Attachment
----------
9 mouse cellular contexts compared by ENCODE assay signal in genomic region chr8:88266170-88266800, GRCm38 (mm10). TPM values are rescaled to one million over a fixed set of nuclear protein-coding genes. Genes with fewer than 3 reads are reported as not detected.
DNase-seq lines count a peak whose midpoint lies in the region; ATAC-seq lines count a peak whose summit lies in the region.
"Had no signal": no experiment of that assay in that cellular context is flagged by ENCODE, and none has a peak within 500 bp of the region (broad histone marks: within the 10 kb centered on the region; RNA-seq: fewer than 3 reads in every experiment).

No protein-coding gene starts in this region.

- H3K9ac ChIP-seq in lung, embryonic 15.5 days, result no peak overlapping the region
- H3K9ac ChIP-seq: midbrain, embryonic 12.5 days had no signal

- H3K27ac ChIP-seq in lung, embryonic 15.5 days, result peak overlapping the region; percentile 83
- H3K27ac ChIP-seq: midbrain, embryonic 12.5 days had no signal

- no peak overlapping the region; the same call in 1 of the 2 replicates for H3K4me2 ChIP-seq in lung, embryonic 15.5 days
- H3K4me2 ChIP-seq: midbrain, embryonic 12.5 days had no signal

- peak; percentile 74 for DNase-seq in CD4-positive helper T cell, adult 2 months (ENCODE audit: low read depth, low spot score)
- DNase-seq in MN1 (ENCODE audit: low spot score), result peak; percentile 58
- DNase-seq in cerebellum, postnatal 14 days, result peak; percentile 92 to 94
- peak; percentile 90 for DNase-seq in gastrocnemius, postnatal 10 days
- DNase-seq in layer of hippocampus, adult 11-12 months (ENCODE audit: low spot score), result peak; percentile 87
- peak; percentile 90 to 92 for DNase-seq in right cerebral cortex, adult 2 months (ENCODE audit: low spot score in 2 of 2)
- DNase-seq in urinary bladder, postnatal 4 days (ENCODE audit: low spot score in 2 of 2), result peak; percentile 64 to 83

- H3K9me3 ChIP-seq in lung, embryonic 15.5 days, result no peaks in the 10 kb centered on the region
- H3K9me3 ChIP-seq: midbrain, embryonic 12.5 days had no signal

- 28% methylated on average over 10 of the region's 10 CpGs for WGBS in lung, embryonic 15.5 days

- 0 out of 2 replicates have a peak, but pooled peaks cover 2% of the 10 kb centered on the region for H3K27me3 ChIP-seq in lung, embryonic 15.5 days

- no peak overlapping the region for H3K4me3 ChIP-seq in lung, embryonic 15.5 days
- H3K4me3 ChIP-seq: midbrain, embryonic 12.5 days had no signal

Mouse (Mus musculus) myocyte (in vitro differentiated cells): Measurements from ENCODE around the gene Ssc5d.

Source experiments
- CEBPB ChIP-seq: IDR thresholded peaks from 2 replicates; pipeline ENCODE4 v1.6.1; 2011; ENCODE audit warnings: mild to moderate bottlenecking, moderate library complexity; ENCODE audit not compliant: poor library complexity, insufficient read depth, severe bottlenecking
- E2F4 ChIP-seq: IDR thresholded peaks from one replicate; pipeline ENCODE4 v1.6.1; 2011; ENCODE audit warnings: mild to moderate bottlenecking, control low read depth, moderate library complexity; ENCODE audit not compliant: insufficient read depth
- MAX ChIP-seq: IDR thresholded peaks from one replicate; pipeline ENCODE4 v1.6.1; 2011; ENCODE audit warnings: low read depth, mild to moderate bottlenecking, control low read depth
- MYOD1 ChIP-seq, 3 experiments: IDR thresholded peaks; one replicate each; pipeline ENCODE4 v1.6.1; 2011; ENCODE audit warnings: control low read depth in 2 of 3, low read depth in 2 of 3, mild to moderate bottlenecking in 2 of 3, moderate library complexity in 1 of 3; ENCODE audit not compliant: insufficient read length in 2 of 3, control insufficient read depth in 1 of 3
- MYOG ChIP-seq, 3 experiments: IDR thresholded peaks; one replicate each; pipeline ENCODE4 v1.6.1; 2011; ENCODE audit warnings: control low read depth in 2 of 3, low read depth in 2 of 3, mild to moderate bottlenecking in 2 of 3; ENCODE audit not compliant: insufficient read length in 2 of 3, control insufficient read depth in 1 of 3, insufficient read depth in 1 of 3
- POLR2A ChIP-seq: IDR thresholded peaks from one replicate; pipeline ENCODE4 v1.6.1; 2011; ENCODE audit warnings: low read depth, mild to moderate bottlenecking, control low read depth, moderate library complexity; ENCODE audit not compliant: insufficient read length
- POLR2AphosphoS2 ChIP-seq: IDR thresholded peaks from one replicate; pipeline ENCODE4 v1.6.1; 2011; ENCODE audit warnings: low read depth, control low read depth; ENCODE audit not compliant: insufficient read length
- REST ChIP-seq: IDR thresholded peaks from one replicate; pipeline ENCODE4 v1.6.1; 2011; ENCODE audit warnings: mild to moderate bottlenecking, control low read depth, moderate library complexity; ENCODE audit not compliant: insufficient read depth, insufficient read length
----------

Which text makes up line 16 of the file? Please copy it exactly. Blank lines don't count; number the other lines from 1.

- peak; percentile 90 to 92 for DNase-seq in right cerebral cortex, adult 2 months (ENCODE audit: low spot score in 2 of 2)